1. this just loads the foreign channel of another sensor to show it in the same table/graph
  4. Part output in percent [%]
    1. while 25000 is the daily target amount of produced parts, this channel calculates how much of this was accomplished in percent while dividing the current count with the target count

Here is the script that I created to inject the minutes of the day in to a PRTG sensor – this is above used in channel(2323,2) within the formula.

Further details are described in the blog entry on the Paessler web site.

Windows Search Index monitoring

Windows Search Index monitoring

While rolling out Windows Search Indexing I bumped in to quite a few issues and things I wanted to monitor. One of the main information I actually was after is the amount of files in the Windows Search Index. I could see this information in the Indexing Options of the system and it was constantly updating, but I was not able to find the same information per WMI, PowerShell cmdlets, Performance Counters etc.

This caused me headache cause it was clear that the index a) had to grow till it reached a fully indexed system and b) if the index-size dropped below a certain amount (once finished) I surely had an issue – I saw the database rebuilding out of no where – due to pagefile-issues or space on the partition where the index-database resided.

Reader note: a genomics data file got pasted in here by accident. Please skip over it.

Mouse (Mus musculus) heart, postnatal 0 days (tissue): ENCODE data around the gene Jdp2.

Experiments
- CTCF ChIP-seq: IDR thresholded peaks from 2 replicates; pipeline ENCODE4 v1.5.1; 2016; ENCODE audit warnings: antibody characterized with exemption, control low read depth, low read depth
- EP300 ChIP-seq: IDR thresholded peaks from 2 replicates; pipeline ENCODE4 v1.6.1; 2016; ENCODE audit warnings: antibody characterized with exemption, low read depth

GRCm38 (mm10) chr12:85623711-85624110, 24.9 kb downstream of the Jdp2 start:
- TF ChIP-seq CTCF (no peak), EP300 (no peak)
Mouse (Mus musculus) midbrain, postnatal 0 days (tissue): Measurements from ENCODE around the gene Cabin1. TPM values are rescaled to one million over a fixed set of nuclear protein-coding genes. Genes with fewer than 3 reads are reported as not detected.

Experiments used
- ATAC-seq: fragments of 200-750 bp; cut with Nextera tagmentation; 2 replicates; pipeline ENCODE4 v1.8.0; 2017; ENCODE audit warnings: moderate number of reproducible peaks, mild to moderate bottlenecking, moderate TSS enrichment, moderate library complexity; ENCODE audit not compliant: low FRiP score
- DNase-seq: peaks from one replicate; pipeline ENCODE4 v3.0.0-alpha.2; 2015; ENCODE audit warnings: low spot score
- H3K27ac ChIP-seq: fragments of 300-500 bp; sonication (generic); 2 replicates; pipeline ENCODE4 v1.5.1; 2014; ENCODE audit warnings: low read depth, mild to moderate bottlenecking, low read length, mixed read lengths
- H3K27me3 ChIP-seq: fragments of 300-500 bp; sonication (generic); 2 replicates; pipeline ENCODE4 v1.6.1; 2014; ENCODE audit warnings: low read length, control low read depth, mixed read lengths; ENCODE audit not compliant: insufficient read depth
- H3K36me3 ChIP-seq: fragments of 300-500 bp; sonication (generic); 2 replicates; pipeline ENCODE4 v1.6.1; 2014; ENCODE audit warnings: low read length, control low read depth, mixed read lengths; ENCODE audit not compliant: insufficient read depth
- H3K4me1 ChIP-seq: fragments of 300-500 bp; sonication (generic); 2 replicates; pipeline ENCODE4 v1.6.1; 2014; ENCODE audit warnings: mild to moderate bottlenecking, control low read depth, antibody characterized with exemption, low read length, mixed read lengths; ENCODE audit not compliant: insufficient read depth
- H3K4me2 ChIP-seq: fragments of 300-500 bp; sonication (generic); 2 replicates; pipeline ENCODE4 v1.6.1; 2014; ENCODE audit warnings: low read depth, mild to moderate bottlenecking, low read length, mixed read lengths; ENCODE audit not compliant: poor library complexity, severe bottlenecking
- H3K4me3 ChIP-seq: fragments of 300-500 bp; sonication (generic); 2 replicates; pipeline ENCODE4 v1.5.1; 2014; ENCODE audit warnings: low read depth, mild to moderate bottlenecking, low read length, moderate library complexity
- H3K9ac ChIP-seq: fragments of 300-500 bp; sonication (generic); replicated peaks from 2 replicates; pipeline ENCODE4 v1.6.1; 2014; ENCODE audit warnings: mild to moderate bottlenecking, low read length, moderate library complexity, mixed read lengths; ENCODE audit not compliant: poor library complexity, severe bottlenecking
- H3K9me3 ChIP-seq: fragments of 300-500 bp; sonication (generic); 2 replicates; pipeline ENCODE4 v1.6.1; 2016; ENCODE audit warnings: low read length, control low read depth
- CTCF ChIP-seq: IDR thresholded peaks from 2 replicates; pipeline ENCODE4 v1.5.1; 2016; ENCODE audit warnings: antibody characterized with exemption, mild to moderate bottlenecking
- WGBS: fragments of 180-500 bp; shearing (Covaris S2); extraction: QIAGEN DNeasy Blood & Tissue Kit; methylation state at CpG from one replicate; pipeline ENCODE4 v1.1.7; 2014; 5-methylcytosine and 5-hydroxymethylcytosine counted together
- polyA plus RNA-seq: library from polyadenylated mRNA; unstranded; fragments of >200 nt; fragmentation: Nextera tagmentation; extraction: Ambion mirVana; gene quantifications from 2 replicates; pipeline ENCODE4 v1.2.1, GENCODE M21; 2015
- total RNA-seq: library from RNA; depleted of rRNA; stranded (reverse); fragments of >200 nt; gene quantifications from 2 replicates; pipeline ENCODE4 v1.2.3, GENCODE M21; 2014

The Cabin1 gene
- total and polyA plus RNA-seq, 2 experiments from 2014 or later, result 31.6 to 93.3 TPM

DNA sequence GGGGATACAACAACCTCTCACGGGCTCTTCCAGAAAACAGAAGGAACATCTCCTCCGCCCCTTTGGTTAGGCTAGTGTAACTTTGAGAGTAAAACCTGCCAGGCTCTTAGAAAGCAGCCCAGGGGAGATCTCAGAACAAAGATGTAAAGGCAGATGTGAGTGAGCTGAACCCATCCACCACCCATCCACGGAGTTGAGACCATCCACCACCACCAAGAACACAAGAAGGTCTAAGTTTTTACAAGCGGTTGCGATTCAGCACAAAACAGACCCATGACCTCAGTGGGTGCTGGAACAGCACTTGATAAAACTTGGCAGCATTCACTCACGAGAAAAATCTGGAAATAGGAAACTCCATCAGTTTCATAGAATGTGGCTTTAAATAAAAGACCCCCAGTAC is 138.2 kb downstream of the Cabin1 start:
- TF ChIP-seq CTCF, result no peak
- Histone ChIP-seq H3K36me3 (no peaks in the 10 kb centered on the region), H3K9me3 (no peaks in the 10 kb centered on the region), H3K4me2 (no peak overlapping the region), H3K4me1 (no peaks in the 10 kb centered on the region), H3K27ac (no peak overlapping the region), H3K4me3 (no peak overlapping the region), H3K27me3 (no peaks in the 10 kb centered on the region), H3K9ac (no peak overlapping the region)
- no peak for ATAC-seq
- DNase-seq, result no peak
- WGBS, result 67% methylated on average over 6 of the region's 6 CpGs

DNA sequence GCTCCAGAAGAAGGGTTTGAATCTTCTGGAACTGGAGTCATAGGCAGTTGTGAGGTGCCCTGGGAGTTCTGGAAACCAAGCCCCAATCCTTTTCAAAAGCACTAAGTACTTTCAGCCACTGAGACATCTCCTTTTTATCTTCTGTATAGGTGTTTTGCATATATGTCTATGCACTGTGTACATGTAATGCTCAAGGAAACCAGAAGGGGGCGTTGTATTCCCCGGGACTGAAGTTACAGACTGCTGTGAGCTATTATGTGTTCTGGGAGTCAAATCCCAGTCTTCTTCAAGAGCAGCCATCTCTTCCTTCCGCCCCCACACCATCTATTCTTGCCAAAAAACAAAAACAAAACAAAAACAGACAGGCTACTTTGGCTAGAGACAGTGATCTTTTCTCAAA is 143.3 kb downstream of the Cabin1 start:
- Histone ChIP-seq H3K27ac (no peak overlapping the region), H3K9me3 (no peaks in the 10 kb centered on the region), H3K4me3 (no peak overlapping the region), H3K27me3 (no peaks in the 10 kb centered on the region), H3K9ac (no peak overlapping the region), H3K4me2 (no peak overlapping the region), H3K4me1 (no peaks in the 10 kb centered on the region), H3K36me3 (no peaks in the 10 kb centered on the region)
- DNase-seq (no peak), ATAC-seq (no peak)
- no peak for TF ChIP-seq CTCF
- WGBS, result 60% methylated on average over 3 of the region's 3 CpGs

All of this made it clear that monitoring was inherent – but I did not want to play around with EventIDs – clearly the amount of files in the index was a way better indicator.

This caused me to write the following PowerShell script – it will invoke a command to a target system and count the files currently in the index. This has to be invoked, though the OLEDB provider of the Search Index allows remote-requests, it does not give you accurate numbers for the overall scope of the index on the system using remote requests. Getting to a point to even get this information was quite a challenge, I am certain who ever finds this here will know already, assuming you did some research. Hope it helps, though.

An update to this or what I learned

Of course you wouldn’t just monitor the amount of indexed files with the script above. You likely have a dedicated drive / partition where the index resides. You definitive want to monitor the used or free drive space there as well. What you will discover especially in the beginning but as well later if many files are moved or copied to the server, is that the Windows Search Index database will grow after the indexing of huge amounts of files is done and shrink again. As far as I understand this, there is some maintenance and deduplication going on.

On a server with about 14 million files that took about 1 week to index, I ended up with a 250 GB index database, the second it finished it took another 12 hours while the database grew another 100 GB and then shrunk back to actually 200 GB.